An example is the brain derived neurotrophic factor (BDNF) signaling cascade, which is implicated in neuron survival and growth. The authors targeted this cascade by directly administering BDNF into the infralimbic cortex. In extinction tests, administration of BDNF caused rats to lose their preference for the cocaine-associated chamber faster than rats given a placebo.

Mueller and Otis took these findings even further toward possible therapeutic intervention for addicts.

One issue with giving BDNF to humans is that it is unable to reach the brain through the bloodstream. Therefore, researchers next targeted the TrkB receptor, which is where BDNF normally binds. They did so with a newly synthesized drug that is able to reach the brain due to its small molecular size. This TrkB receptor agonist, known as 7,8 dihydroxyflavone, also strengthened extinction when given to during extinction training. The authors conclude that combining TrKB receptor stimulation simultaneously with exposure therapy could be an effective treatment for cocaine abuse, reducing craving and the potential for relapse.

Related Stories

Treating addiction by eliminating drug-associated memories

April 23, 2009

Addicts, even those who have been abstinent for long periods of time, are often still vulnerable to their own memories of prior drug use.  For example, exposure to the same environment in which they commonly used drugs - ...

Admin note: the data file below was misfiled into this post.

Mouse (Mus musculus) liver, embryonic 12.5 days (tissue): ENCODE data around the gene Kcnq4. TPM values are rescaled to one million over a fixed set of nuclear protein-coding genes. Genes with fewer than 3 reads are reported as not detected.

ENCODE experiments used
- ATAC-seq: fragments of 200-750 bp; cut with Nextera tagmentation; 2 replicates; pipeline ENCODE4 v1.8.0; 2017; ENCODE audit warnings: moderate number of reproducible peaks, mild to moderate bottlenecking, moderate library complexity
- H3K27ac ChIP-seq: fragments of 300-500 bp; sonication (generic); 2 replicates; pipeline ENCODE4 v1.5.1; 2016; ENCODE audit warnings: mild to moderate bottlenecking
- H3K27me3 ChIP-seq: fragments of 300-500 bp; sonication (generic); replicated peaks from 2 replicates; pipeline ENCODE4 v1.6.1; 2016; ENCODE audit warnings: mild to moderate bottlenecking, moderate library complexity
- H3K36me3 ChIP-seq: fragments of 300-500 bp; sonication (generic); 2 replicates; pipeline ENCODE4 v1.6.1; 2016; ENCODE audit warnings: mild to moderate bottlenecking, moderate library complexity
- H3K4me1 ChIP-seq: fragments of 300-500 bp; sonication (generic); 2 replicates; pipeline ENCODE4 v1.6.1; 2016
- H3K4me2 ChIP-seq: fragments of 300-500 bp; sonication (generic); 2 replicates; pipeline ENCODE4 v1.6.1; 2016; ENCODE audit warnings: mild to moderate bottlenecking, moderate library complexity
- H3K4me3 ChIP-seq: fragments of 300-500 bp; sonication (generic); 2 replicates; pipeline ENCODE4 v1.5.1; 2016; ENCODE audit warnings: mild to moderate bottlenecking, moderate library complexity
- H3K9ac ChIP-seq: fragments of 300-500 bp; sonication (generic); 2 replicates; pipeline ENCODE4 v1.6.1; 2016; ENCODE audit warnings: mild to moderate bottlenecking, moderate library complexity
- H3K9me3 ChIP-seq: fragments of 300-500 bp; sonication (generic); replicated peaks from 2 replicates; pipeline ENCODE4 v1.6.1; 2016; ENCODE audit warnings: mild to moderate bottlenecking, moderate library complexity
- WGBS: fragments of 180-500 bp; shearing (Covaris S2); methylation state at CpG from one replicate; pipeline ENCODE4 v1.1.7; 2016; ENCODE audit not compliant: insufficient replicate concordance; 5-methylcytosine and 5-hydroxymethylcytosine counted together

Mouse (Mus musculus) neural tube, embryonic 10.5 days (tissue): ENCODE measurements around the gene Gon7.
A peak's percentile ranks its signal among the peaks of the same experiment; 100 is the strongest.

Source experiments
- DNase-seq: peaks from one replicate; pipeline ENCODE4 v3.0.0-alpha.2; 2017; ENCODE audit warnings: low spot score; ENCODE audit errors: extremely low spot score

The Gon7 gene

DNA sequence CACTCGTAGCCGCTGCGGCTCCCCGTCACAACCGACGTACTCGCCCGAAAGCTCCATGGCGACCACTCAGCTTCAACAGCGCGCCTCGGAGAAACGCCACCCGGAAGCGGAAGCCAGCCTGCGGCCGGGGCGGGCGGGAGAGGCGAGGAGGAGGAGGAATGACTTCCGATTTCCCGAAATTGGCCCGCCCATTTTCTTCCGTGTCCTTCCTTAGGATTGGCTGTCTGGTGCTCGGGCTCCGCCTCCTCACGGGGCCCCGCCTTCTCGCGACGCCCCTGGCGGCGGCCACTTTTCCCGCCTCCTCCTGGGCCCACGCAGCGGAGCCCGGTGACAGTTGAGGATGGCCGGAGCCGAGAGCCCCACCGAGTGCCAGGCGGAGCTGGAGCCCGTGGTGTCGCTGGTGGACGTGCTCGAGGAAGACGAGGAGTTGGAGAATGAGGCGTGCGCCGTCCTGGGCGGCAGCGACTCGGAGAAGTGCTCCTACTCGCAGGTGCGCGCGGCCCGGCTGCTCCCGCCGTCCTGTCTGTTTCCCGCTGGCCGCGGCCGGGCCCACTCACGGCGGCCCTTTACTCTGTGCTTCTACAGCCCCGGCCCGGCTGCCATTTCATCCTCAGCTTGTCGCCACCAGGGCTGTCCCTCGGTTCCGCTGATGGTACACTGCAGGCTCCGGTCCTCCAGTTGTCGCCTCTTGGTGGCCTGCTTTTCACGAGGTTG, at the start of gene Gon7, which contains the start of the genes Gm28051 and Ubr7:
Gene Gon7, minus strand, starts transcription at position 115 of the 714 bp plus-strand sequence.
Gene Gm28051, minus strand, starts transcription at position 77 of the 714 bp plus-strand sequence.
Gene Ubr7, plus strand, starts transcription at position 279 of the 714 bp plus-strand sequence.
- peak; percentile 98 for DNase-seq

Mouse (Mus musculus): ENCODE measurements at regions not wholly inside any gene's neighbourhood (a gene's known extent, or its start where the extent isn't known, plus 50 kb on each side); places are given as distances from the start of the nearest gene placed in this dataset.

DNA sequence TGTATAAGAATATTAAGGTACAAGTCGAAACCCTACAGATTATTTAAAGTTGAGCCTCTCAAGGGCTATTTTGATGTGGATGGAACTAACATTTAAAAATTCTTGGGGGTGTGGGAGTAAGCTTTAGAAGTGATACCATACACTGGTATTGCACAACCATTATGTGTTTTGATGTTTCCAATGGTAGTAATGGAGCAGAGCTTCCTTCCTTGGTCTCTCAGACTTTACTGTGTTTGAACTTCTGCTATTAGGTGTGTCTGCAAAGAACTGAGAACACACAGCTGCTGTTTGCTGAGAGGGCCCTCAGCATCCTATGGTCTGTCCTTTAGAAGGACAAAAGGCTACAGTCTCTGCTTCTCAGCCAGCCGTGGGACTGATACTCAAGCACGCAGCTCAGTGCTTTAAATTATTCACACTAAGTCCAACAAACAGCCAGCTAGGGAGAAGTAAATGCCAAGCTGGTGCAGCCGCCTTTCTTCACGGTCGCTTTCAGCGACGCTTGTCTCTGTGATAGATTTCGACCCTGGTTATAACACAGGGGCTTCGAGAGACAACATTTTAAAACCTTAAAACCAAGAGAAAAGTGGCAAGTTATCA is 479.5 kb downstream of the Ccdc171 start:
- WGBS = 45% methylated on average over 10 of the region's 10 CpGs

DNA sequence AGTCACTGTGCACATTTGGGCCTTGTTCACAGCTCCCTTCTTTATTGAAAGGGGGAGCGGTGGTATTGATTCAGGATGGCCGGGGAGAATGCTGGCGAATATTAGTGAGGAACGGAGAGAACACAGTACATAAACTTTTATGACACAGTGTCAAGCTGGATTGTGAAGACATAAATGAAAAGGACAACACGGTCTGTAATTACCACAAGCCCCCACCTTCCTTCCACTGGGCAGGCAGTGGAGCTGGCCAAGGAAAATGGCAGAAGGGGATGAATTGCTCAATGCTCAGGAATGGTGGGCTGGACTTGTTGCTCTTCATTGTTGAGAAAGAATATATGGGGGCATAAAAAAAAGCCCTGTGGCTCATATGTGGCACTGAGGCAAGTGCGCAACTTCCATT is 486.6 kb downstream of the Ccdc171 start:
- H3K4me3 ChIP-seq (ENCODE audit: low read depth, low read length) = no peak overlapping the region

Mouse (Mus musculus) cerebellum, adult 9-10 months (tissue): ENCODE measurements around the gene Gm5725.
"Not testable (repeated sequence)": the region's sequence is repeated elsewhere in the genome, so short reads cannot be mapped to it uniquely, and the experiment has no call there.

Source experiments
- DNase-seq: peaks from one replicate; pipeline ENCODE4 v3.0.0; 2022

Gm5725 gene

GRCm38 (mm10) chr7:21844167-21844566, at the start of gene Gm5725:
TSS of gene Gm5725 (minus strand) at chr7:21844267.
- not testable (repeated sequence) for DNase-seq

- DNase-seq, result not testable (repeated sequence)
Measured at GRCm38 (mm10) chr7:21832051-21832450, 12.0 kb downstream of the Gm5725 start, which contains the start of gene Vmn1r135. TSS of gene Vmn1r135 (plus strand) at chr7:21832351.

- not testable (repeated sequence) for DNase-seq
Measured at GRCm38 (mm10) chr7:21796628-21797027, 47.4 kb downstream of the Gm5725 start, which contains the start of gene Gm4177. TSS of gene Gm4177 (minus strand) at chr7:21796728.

Recommended for you

Research grasps how the brain plans gripping motion

July 28, 2015

With the results of a new study, neuroscientists have a firmer grasp on the way the brain formulates commands for the hand to grip an object. The advance could lead to improvements in future brain-computer interfaces that ...

New research rethinks how we grab and hold onto objects

July 28, 2015

It's been a long day. You open your fridge and grab a nice, cold beer. A pretty simple task, right? Wrong. While you're debating between an IPA and a lager, your nervous system is calculating a complex problem: how hard to ...

It don't mean a thing if the brain ain't got that swing

July 27, 2015

Like Duke Ellington's 1931 jazz standard, the human brain improvises while its rhythm section keeps up a steady beat. But when it comes to taking on intellectually challenging tasks, groups of neurons tune in to one another ...

Static synapses on a moving structure: Mind the gap!

July 22, 2015

In biology, stability is important. From body temperature to blood pressure and sugar levels, our body ensures that these remain within reasonable limits and do not reach potentially damaging extremes. Neurons in the brain ...

Sleep makes our memories more accessible, study shows

July 27, 2015

Sleeping not only protects memories from being forgotten, it also makes them easier to access, according to new research from the University of Exeter and the Basque Centre for Cognition, Brain and Language. The findings ...

0 comments

Please sign in to add a comment. Registration is free, and takes less than a minute. Read more

Click here to reset your password.
Sign in to get notified via email when new comments are made.